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Objectively determining writing skill

 
Objectively determining writing skill

So by what standards would one qualitatively (but objectively, meaning that multiple people can arrive at similar conclusions) determine the quality of a written work?

What things do you look for?

By separating the story and the writing. But if you're doing that for prose you've somewhat missed the point really. Not to mention someone can have amazing writing skills but completely fail at telling a story, while someone else can tell an amazing story but their punctuation could use some work. The first one would be the more skilled writer, but the second one is the one you'd keep reading or listening to.

Usually the best way to accurately qualitatively judge writing is through the use of multiple judges. Most standardized tests that include writing portions have multiple people read and review the essay, to make sure an accurate and roughly universal judgement is reached.

I would say you can only truly say you can determine the quality of a work based on its grammatical correctness

There is no true way to objectively assess a written work. As a human being, you will be biased in some way shape or form. There is no escaping this fact. Therefore, there is no way you could look at something with complete objectivity. Language evolves just like culture. I suppose you could base your assessment on the current acceptable standards, but why would you? AgOoDwRiTeRmAyCoNfOrMtOwHaTiSwIdElYaCcEpTeDaScOrReCtBuTaGrEaTwRiTeRkNoWsThAtThErEaReNoRuLe StHaTcAnNotBeBrOkEnUnDeRtHeRiGhTcIrCuMsTaNcEs

In my opinion it is the message that is more important than the medium, but then again, the sentence above made me want to gouge my own eyes out, so I'm probably just full of crap.

Quote:
Originally Posted by LucianV View Post
AgOoDwRiTeRmAyCoNfOrMtOwHaTiSwIdElYaCcEpTeDaScOrReCtBuTaGrEaTwRiTeRkNoWsThAtThErEaReNoRuLe StHaTcAnNotBeBrOkEnUnDeRtHeRiGhTcIrCuMsTaNcEs
Very true. Mind you, most of what makes that writer GrEaT is that they can identify tHeRiGhTcIrCuMsTaNcEs, which is an important skill.

I don't think writing skill is about spelling and grammar, although (tHeRiGhTcIrCuMsTaNcEs aside) good spelling and grammar is a prerequisite to good writing. Mind you, there is such a thing as style in grammar.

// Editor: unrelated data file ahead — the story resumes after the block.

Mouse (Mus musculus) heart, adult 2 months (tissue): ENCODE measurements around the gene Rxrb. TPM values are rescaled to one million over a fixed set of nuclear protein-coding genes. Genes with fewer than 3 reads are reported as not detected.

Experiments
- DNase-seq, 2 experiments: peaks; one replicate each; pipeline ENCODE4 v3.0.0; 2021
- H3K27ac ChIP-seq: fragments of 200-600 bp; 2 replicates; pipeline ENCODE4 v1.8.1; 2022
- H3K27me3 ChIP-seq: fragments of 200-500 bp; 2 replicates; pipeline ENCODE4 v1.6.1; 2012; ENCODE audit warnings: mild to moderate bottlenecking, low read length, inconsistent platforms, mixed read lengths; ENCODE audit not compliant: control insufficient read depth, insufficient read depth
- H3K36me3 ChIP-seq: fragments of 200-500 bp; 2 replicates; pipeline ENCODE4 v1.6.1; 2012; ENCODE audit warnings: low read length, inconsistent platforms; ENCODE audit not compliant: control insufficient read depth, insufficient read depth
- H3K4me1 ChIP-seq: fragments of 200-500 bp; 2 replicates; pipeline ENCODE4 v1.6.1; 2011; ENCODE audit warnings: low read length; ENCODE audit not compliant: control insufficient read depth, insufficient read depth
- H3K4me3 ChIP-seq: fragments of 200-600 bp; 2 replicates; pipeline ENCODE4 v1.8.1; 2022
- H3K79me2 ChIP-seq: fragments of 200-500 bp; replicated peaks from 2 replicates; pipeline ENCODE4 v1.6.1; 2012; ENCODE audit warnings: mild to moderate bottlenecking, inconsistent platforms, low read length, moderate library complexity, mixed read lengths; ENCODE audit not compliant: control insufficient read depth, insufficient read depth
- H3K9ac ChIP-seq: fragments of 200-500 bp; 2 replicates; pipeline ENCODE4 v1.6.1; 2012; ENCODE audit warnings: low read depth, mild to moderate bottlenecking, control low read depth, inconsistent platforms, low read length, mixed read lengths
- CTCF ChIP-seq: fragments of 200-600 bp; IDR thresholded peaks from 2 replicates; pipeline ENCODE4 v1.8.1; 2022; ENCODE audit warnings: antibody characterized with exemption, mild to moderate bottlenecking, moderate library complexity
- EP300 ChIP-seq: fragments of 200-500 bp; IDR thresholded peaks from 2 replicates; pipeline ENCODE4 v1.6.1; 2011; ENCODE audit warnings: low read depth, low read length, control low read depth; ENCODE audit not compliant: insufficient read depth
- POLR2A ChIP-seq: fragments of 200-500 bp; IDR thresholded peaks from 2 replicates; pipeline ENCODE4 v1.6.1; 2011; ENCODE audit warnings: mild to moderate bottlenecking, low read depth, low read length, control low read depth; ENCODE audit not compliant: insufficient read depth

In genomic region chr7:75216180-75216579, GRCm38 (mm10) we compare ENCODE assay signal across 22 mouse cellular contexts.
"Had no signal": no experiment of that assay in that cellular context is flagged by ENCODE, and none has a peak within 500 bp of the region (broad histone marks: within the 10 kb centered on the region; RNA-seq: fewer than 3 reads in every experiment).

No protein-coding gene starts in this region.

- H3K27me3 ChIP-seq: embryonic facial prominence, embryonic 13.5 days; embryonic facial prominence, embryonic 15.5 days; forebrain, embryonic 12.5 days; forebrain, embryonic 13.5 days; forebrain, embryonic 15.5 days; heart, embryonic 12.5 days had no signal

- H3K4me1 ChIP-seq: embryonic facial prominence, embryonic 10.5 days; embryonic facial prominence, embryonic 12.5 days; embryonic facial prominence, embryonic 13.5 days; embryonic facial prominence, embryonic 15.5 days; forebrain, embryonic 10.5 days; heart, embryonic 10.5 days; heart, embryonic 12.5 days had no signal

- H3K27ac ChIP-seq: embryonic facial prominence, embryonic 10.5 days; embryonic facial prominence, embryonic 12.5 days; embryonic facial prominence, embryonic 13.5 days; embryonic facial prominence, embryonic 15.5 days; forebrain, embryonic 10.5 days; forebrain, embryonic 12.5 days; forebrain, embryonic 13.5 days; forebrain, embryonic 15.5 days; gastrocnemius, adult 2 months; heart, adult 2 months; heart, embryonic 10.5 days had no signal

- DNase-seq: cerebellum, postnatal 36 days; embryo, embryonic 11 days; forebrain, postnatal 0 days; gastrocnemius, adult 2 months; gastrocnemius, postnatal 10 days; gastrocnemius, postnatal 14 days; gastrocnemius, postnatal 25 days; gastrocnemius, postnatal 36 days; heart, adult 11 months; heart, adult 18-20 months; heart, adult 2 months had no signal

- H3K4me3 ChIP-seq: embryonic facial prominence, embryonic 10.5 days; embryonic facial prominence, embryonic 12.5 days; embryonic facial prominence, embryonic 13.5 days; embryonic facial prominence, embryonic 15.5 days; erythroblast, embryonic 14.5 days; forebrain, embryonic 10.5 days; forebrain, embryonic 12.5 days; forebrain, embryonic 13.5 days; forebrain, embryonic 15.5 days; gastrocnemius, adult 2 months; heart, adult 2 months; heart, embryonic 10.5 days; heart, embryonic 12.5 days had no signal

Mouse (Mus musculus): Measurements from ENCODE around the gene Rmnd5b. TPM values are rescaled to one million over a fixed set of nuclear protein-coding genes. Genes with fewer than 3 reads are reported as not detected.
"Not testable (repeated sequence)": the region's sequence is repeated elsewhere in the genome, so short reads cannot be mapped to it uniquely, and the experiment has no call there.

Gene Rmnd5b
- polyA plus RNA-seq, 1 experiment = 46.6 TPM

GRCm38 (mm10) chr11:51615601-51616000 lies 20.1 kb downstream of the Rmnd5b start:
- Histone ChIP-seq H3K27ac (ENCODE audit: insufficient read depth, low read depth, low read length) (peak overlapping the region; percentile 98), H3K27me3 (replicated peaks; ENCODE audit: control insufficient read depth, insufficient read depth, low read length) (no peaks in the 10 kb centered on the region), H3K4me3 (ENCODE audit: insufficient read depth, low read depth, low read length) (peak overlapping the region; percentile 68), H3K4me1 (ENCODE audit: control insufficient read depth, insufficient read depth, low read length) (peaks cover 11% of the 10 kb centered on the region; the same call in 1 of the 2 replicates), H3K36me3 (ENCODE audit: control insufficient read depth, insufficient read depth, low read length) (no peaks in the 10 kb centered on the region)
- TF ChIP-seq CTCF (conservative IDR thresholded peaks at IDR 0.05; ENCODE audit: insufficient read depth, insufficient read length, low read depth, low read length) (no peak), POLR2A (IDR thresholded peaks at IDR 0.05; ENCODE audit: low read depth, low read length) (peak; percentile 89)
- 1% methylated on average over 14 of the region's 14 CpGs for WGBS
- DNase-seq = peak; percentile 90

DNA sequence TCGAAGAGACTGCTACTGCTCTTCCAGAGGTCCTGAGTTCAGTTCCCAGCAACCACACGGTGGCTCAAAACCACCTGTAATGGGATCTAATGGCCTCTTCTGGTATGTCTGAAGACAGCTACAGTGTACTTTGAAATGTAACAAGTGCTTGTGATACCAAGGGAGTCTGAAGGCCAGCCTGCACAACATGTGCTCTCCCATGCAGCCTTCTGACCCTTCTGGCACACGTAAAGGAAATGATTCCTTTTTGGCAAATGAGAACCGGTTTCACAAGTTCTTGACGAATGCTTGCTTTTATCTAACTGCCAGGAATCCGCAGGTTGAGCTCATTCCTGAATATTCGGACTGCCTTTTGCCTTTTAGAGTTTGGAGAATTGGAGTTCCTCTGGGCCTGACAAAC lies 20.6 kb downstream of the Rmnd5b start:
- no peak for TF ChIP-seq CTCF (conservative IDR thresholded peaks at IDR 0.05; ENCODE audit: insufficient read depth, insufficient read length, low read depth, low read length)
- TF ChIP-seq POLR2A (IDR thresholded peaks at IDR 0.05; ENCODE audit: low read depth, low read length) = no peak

I think writing skill is very much about how they can tell a story - or, if it's an essay, convey an idea. Unfortunately, that simply isn't objective.

I think that it depends highly on the style of writing in question. What makes for good poetry is entirely different from what makes for a great short story.

Still the real question at hand becomes "Is it possible to objectively determine the quality of a written piece?" I don't think it is. I could give you my personal opinion of a work, but that is hardly objective. I have my own ideas about what is "interesting", what "makes sense" and even "what is acceptable by today's standards" that hardly makes it right to anyone but myself. I guess we might as well argue about what the best color is...

Quote:
Originally Posted by Naleh View Post
I think writing skill is very much about how they can tell a story - or, if it's an essay, convey an idea. Unfortunately, that simply isn't objective.
True, Naleh. But aren't we talking about objective analysis, rather than subjective? Does that mean the mechanical nature of the story alone, and not the emotional part of it? I don't know, myself. If so, then the discussion boils down to analysis of punctuation, spelling, grammar. If not, the subjective part would be the reaction to the story and how well its written. there may be a few cross-overs, such as tempo and logic that may exist.

I'm with LucianV here - there is no way to call written work good or bad objectively. There is, in fact, no way to assign value to anything and call it objective. By definition, it is not.

I had a creative writing professor tell us than any story or work that was good enough that he forgot he was reading school work would get an A.




 

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